rake fixing - why won't this idea work?

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rake fixing - why won't this idea work?

Postby gavin » Mon May 05, 2014 7:46 pm

I cannot be first person to think of this idea: drill hole in rake-head and slide a naturally-grown handle to just fit. There are no stays or bows to fix it.
Here are 2 prototype ash heads with willow handles. One is fixed with a wedge, and one just rammed on.

I guess this is going to fail - else this idea would be widespread.
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Gavin Phillips


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Re: rake fixing - why won't this idea work?

Postby 81stBRAT » Tue May 06, 2014 7:07 pm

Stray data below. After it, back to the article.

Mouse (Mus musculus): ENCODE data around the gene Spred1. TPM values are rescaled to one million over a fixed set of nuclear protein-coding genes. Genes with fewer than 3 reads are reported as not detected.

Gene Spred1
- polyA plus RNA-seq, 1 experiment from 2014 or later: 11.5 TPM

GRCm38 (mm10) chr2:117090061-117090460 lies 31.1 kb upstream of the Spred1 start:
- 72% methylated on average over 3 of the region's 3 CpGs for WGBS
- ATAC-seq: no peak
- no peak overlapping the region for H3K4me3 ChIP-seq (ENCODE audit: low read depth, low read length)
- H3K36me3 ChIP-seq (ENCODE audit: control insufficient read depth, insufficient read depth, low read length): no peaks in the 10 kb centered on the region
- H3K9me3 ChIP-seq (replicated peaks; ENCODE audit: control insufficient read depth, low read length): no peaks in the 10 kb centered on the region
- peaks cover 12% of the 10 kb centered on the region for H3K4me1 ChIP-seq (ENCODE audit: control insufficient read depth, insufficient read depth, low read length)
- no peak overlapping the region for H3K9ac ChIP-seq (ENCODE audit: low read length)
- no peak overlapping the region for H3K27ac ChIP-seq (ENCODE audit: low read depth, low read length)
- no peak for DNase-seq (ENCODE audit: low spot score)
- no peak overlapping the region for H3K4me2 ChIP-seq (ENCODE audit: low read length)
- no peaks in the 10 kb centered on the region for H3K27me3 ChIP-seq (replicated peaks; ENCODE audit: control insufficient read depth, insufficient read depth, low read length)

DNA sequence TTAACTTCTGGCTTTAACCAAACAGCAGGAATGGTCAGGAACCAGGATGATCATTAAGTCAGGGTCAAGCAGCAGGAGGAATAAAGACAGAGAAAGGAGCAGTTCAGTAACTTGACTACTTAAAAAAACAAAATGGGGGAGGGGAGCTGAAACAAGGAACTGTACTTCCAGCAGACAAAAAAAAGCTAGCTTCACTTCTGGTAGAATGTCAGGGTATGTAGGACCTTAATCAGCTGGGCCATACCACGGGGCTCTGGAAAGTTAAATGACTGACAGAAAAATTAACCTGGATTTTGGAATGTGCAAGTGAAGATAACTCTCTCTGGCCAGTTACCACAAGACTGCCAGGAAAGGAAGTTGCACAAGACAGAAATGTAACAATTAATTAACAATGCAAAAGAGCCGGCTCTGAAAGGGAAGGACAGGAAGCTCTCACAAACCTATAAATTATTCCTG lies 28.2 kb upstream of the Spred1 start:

To much sideways presure on a central handle, and useing willow for a handle, this wood easily compresess which will make the head loose quicker.
In this area willow is used for the head and ash for handles, split rather than bows
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Re: rake fixing - why won't this idea work?

Postby ToneWood » Wed May 07, 2014 1:45 pm

Looks like it should work, that's how brush heads are often fitted to brushes. If you dried the handle & used a greener piece of wood for the head, the fit should tighten as the head dries (the same technique used in chair/stool/shave-horse making). You could always tap a nail/"brad" through too, to help prevent the head from being accidentally knocked loose.

Perhaps the advantage of side stays is that you can use a shallower (& therefore smaller & lighter) piece of wood for the head? But you'd still need some depth to support the tines (which will be at 90 degrees to the handle), so perhaps not. Alternatively, perhaps your joint will work loose quicker with use/wear? Aesthetics: side-stays look good :).
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